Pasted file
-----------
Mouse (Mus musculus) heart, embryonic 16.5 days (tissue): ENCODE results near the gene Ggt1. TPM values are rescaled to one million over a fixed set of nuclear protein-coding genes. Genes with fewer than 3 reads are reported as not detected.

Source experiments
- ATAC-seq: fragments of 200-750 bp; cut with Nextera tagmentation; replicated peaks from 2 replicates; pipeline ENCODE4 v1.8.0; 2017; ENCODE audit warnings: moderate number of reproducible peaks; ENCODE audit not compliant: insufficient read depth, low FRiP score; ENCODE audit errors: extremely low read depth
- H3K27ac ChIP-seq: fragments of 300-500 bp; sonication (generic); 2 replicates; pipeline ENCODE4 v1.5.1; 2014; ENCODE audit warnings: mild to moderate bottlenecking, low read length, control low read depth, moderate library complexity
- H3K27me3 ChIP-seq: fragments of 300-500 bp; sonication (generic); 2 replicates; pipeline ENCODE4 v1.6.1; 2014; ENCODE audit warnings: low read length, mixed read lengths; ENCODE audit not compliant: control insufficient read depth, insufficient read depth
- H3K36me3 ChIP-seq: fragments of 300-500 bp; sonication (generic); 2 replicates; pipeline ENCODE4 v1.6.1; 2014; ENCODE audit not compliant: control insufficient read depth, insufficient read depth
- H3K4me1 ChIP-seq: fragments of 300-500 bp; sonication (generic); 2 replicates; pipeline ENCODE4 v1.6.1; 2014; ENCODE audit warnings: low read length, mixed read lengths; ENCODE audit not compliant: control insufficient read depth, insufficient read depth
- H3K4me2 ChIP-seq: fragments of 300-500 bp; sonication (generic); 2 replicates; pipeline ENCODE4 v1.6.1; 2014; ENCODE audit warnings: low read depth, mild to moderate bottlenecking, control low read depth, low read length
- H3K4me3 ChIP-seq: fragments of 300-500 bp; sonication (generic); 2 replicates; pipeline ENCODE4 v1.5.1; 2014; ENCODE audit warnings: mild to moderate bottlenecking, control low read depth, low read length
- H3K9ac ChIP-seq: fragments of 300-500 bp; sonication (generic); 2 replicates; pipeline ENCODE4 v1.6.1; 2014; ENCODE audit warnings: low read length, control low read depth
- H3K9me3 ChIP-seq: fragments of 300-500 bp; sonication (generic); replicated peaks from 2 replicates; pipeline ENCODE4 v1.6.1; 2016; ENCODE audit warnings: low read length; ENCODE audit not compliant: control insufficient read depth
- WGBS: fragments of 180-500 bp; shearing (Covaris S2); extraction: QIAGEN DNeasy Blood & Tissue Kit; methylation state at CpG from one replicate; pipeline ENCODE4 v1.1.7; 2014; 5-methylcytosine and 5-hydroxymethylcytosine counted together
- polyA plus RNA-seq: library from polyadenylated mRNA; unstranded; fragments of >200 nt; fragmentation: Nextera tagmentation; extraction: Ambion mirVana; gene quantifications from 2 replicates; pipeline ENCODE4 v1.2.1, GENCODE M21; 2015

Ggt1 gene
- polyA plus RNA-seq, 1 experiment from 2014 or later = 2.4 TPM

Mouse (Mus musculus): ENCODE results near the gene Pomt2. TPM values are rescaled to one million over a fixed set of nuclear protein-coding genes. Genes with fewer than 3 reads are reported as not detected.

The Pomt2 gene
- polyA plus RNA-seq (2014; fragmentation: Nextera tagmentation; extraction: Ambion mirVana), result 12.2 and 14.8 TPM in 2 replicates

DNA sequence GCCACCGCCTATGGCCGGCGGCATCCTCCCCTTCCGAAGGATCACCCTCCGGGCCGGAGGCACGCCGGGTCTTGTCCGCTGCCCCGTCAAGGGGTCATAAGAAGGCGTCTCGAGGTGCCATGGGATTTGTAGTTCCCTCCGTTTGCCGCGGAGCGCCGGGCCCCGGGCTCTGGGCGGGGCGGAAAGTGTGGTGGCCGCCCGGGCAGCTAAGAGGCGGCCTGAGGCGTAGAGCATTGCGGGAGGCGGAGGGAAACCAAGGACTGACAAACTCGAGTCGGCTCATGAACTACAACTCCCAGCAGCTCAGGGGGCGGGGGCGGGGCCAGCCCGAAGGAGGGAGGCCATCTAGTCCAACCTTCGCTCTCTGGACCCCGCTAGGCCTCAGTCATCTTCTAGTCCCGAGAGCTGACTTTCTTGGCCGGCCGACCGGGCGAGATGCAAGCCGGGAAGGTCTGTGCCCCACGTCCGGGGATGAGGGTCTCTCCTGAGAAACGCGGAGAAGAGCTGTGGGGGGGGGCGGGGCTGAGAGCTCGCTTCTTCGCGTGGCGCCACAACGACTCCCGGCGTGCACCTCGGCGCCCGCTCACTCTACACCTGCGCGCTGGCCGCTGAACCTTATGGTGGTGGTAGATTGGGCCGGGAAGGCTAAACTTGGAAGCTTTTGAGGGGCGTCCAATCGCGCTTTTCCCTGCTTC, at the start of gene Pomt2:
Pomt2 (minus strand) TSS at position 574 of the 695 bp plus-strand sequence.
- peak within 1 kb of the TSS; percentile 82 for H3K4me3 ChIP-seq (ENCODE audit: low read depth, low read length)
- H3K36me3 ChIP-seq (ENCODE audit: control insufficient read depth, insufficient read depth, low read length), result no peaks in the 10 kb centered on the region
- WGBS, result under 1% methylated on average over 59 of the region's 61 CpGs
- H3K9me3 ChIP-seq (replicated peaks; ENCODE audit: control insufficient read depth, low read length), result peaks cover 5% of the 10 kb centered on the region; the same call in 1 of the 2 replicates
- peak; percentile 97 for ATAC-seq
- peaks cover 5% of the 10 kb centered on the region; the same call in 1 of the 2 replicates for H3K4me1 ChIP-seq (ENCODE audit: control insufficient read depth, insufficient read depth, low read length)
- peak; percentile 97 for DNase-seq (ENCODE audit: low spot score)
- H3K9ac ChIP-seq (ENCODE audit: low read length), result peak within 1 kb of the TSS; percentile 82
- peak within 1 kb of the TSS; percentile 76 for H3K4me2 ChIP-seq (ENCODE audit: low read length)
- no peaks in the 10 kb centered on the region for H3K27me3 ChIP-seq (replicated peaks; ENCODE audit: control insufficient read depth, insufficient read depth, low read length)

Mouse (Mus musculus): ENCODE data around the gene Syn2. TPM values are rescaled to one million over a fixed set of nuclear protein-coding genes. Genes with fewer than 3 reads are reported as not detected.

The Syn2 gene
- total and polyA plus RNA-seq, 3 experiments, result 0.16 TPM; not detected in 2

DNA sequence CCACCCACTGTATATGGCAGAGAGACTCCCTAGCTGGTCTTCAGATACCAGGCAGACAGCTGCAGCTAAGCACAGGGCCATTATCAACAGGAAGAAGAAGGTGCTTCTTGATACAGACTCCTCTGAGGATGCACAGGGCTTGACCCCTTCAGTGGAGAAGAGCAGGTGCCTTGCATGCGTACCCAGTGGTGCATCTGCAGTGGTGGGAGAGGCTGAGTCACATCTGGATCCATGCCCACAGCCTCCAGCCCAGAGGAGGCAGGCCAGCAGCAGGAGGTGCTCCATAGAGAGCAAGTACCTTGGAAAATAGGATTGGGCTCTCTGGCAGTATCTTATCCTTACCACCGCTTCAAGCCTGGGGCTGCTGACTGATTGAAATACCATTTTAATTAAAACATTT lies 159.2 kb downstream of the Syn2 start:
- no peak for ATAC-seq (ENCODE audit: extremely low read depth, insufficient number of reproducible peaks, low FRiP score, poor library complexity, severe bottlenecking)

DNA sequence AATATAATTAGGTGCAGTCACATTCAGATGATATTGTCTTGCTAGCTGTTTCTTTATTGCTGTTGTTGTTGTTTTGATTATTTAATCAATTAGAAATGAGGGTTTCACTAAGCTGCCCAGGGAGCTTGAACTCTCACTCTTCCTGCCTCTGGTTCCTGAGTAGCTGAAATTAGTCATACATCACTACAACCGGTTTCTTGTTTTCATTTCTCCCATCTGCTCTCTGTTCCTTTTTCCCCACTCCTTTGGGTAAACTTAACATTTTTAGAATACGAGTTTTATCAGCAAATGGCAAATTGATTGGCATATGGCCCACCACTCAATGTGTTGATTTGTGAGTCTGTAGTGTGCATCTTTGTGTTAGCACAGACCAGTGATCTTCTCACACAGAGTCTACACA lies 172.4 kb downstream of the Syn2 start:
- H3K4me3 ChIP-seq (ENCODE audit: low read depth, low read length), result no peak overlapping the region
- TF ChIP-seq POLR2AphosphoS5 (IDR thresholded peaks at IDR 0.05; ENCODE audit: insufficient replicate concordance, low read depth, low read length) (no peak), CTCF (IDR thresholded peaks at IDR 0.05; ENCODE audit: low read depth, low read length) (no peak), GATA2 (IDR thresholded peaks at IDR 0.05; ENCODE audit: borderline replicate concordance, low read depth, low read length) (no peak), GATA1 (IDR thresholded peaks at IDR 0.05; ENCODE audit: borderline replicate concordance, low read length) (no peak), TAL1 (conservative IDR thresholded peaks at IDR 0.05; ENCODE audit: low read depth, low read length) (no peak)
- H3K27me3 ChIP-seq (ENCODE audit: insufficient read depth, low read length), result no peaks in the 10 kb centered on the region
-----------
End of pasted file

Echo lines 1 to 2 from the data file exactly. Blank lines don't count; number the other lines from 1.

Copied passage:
Mouse (Mus musculus) heart, embryonic 16.5 days (tissue): ENCODE results near the gene Ggt1. TPM values are rescaled to one million over a fixed set of nuclear protein-coding genes. Genes with fewer than 3 reads are reported as not detected.

Source experiments